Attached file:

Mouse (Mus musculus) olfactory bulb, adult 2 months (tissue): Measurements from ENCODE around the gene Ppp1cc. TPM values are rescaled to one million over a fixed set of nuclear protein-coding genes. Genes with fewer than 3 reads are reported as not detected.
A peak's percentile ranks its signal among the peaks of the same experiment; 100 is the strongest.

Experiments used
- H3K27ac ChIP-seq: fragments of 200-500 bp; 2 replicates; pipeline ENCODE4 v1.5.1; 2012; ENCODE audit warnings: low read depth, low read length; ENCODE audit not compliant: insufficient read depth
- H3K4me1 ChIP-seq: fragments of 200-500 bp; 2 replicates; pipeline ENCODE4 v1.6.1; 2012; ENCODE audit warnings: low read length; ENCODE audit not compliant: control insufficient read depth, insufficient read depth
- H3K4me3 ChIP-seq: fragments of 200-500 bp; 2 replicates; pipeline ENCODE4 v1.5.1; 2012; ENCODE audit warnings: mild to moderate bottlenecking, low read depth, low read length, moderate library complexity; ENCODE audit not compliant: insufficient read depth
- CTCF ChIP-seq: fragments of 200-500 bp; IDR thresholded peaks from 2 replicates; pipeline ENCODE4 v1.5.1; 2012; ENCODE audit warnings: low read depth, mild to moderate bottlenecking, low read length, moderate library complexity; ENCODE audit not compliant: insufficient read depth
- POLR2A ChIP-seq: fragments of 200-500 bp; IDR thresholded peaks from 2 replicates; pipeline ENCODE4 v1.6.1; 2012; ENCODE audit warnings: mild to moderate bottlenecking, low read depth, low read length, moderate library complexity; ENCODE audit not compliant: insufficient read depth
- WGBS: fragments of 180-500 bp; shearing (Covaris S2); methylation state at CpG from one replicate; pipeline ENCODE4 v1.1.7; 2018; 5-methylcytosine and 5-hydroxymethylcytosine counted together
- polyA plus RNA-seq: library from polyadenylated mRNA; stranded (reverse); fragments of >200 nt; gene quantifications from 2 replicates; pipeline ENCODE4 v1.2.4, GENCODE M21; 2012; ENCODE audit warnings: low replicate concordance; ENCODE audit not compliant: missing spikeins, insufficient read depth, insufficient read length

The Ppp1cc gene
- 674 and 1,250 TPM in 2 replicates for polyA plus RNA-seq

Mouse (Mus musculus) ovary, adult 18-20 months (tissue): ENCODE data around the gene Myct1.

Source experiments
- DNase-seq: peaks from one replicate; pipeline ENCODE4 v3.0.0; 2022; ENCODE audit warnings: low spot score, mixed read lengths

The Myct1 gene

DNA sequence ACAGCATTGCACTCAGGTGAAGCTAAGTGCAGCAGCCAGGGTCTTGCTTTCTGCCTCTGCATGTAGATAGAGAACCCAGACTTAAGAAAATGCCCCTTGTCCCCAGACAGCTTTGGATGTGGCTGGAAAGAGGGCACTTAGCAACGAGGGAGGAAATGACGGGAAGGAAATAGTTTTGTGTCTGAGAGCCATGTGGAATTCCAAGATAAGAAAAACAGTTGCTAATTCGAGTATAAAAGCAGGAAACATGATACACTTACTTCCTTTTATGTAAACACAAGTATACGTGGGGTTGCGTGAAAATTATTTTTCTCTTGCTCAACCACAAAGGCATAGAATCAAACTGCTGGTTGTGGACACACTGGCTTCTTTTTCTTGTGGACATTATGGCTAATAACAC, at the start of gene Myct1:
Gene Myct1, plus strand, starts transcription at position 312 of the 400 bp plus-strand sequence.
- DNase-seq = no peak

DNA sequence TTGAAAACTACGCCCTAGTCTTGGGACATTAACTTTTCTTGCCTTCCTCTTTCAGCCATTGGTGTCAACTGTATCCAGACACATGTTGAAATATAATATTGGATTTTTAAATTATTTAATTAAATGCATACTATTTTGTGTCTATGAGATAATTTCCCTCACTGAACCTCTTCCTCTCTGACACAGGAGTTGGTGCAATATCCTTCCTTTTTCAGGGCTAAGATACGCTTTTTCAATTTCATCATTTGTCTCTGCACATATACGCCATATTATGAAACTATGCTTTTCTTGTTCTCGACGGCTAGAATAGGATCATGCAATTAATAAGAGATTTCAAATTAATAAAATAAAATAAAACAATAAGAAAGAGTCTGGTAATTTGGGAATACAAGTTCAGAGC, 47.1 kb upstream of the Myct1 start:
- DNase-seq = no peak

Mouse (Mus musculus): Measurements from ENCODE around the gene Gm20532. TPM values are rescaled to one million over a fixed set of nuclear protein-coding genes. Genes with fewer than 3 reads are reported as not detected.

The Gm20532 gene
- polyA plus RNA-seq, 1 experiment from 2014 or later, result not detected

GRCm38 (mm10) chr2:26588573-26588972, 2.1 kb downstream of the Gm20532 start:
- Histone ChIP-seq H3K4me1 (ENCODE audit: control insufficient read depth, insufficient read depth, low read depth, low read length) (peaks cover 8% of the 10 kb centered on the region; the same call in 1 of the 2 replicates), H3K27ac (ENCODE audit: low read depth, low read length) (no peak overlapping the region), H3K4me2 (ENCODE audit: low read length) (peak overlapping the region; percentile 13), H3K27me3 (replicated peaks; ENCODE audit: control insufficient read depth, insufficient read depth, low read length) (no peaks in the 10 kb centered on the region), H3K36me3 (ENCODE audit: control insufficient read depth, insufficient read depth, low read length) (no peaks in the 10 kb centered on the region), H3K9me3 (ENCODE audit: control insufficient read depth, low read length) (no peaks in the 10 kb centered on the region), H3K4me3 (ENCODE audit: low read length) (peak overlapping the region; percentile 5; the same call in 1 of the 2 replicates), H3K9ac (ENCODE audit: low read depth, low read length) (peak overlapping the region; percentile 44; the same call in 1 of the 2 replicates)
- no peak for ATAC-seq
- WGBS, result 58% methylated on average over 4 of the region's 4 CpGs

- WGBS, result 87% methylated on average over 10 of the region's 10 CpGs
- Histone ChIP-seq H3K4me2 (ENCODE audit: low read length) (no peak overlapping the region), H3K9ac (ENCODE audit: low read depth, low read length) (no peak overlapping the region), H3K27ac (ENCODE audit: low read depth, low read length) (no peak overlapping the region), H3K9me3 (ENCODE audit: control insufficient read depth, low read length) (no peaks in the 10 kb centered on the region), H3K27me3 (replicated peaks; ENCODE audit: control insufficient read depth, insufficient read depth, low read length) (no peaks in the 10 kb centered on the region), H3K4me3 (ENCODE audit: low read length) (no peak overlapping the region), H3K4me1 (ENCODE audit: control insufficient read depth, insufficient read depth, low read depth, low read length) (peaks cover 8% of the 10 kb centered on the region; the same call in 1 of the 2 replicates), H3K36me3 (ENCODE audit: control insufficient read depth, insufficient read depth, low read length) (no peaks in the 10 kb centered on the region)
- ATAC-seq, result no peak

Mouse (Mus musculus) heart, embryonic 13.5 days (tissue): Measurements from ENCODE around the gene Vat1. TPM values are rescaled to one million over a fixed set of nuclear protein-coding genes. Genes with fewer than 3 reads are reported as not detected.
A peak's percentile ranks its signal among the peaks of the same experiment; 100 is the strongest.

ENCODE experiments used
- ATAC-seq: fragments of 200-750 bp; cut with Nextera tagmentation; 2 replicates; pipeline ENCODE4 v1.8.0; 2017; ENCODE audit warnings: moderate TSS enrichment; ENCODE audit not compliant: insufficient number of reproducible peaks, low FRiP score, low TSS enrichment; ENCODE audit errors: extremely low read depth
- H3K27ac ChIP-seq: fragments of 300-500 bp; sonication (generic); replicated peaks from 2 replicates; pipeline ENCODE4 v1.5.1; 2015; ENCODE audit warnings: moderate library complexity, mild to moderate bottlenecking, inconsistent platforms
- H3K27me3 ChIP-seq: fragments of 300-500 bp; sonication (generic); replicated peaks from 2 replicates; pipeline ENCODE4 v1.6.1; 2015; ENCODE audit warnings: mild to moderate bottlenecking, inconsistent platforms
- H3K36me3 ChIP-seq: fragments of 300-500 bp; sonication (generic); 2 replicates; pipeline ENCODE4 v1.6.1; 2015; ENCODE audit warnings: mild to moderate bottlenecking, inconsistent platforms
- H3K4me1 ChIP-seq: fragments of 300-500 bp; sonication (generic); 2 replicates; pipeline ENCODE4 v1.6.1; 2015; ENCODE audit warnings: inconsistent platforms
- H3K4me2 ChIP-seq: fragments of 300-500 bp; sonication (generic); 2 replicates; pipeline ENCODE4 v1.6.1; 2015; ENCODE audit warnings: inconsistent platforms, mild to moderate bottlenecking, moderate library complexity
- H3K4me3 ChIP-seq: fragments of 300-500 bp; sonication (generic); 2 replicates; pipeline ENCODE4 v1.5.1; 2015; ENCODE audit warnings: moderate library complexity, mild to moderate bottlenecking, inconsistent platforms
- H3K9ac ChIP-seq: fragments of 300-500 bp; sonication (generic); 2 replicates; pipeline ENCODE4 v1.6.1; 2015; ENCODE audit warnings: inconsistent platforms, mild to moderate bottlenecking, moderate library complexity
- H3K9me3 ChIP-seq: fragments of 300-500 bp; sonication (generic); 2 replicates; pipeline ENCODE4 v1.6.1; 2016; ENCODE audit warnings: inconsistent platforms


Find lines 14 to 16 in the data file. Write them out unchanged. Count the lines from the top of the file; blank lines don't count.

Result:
Source experiments
- DNase-seq: peaks from one replicate; pipeline ENCODE4 v3.0.0; 2022; ENCODE audit warnings: low spot score, mixed read lengths

The Myct1 gene